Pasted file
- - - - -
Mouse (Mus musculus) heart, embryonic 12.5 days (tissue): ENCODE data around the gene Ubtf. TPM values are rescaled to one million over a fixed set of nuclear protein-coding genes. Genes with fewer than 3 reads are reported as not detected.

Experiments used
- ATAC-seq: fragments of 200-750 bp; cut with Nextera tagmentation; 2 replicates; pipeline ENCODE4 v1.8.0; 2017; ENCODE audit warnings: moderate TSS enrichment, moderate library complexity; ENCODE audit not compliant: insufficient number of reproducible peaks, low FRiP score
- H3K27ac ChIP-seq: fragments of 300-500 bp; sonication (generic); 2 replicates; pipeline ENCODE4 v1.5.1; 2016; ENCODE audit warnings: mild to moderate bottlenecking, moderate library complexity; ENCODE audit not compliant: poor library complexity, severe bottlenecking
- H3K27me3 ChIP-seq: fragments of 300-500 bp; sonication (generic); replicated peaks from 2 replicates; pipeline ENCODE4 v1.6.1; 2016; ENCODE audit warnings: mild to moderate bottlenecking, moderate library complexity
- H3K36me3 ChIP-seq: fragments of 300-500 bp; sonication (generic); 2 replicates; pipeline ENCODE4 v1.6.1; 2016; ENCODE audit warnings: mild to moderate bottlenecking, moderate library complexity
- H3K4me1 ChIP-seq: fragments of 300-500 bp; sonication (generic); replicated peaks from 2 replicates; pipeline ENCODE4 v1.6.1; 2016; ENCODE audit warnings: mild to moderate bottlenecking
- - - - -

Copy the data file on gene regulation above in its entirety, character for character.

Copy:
Mouse (Mus musculus) heart, embryonic 12.5 days (tissue): ENCODE data around the gene Ubtf. TPM values are rescaled to one million over a fixed set of nuclear protein-coding genes. Genes with fewer than 3 reads are reported as not detected.

Experiments used
- ATAC-seq: fragments of 200-750 bp; cut with Nextera tagmentation; 2 replicates; pipeline ENCODE4 v1.8.0; 2017; ENCODE audit warnings: moderate TSS enrichment, moderate library complexity; ENCODE audit not compliant: insufficient number of reproducible peaks, low FRiP score
- H3K27ac ChIP-seq: fragments of 300-500 bp; sonication (generic); 2 replicates; pipeline ENCODE4 v1.5.1; 2016; ENCODE audit warnings: mild to moderate bottlenecking, moderate library complexity; ENCODE audit not compliant: poor library complexity, severe bottlenecking
- H3K27me3 ChIP-seq: fragments of 300-500 bp; sonication (generic); replicated peaks from 2 replicates; pipeline ENCODE4 v1.6.1; 2016; ENCODE audit warnings: mild to moderate bottlenecking, moderate library complexity
- H3K36me3 ChIP-seq: fragments of 300-500 bp; sonication (generic); 2 replicates; pipeline ENCODE4 v1.6.1; 2016; ENCODE audit warnings: mild to moderate bottlenecking, moderate library complexity
- H3K4me1 ChIP-seq: fragments of 300-500 bp; sonication (generic); replicated peaks from 2 replicates; pipeline ENCODE4 v1.6.1; 2016; ENCODE audit warnings: mild to moderate bottlenecking